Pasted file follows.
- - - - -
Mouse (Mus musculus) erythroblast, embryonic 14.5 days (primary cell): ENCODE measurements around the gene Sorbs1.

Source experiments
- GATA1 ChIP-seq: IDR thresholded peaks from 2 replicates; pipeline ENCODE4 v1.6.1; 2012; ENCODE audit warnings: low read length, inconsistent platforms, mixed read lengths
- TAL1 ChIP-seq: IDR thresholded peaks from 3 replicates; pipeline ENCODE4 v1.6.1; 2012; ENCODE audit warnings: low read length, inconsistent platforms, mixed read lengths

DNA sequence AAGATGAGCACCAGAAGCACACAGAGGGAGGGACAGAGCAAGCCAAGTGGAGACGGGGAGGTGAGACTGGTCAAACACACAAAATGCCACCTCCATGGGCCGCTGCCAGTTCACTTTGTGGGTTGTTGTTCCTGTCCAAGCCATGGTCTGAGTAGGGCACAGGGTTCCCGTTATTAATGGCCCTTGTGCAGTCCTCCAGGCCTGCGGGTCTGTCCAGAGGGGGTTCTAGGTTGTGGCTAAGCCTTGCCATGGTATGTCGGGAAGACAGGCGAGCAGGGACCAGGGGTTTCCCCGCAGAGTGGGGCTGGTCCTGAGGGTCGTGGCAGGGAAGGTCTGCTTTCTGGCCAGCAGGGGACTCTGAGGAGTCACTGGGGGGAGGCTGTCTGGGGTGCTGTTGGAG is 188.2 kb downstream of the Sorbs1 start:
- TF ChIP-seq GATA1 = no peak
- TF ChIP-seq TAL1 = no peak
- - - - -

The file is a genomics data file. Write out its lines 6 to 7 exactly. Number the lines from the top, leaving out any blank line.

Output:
- TF ChIP-seq GATA1 = no peak
- TF ChIP-seq TAL1 = no peak